The Artisanal Gold™ Fund is an improvement fund for the gold sector that is dedicated to improving small scale gold mining communities worldwide. The fund has been launched with a symbolic one ounce pure Artisanal Gold™ Coin.
The Artisanal Gold™ Fund is an improvement fund financed through the trade of gold, and other initiatives. The fund is managed by the Artisanal Gold Council. To support the fund, we are developing mercury-free artisanal gold products from new artisanal production. We are also investigating trading gold that entered the global pool from artisanal mining over the last 150 years[i]. Proceeds generated contribute directly to environmental stewardship, poverty alleviation and health improvement programs for artisanal mining communities. Reduction in the use of mercury in artisanal and small scale gold mining (ASGM) is a key part of these programs. This is a priority of the United Nations’ forthcoming global treaty on mercury. The programs are also designed to help stabilize the relationship between ASGM and governments, industry and society. The fund is dedicated to improving the gold industry by improving the opportunities and conditions of the millions of marginalized poor people involved in it.
Investing in the fund sends a clear message that small scale miners are a legitimate and important source of wealth for the world’s rural poor, and that the ASGM industry can be improved and become sustainable.
There are serious environmental problems associated with ASGM, including deforestation and other habitat destruction, water pollution, and release of toxic chemicals. For example ASGM is the world’s largest user of mercury, a highly toxic metal. Releases of mercury to the environment from ASGM in 2011 are more than1200 tonnes per year according to www.mercurywatch.org. This mercury travels around the globe through the atmosphere, and contaminates the world’s fisheries, affecting all fish eaters. Investing in this fund ensures reductions in mercury emissions from ASGM, thus reducing global mercury pollution.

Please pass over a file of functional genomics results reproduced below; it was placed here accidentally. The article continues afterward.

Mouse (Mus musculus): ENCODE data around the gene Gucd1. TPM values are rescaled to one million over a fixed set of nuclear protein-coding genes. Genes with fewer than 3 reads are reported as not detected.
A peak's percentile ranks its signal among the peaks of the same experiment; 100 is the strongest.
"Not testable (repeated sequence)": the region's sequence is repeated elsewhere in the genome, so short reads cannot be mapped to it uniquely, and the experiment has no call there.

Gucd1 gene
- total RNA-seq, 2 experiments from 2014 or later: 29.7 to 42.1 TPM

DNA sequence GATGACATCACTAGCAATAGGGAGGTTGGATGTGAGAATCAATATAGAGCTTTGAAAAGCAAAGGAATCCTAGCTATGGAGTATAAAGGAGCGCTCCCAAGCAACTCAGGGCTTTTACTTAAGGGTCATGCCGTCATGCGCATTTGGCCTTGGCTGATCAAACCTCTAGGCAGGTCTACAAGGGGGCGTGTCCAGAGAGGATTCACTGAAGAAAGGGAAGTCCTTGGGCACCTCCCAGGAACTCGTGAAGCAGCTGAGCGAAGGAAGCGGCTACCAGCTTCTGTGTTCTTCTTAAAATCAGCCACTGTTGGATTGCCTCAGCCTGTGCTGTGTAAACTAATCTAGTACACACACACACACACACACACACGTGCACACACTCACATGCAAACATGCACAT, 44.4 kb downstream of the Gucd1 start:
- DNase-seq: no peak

Gold represents an excellent method of transferring wealth from rich to poor countries. Small producers often get 70% of the international price - not true for any other product. This wealth can play a strong role in community development with appropriate guidance.
By improving gold mining practices, this fund will improve the reputation of the gold sector at large, and help grow and diversify it.
This fund stimulates sustainability in poor communities around the world and demonstrates practical solutions to issues surrounding ASGM.
Creating shared value
Investing in the Artisanal Gold™ Fund allows companies and individuals the opportunity to build social value into their investment strategy. It supports the ethical evolution of the gold industry.
[i] Of the 125,000 to 150,000 tonnes of above ground gold still in existence (Schofield, 2007), a significant portion of it is artisanal in origin. To define the mass of tradable gold available to the Artisanal Gold™, Fund we use the following logic:
Half of all gold was produced since the 1950s, and 80% since 1850 (USGS, 2006). In 2009, 330 metric tonnes of gold was estimated to have been produced by ASGM, which is equal to 13% of the official production of 2500 tonnes (Telmer and Veiga, 2009). However, it is unlikely that ASGM production has been as high as 13% continuously since 1850. It was certainly higher in early years (the Yukon gold rush began in 1898), but significantly lower when large scale industrial mining of gold surged in the 1950 & 60s.
In order to move the development of Artisanal Gold forward, a mass of gold that was produced through artisanal means must be defined. Because an exact determination would be complicated and fraught with debate, and for the purposes of having a standard starting and ending time upon which to base an estimate of the quantity of Artisanal Gold currently existing, and to be conservative (a minimum), the Artisanal Gold Council allocates 5% of gold production from 1850 to the year 2000 to be traded as Artisanal Gold™. The main rationale in choosing the year 1850 is that it encompasses the major gold rushes – California, Australia, British Columbia, the Yukon, and the numerous others of that era. Five percent (5%) of world production from 1850 to 2000 as reported by the United States Geological Survey (USGS) is 7000 tonnes (5% of 140,000 tonnes). This 7000 tonnes is therefore the maximum amount of gold that could be traded as Artisanal Gold™ – a cap. Artisanal Gold™ is “old gold” and does not include nor will include any new production of ASGM gold. To monetize the Artisanal Gold™ Fund, the Artisanal Gold Council will trade Artisanal Gold™ physically and by issuing certificates.
[ii] See Organization page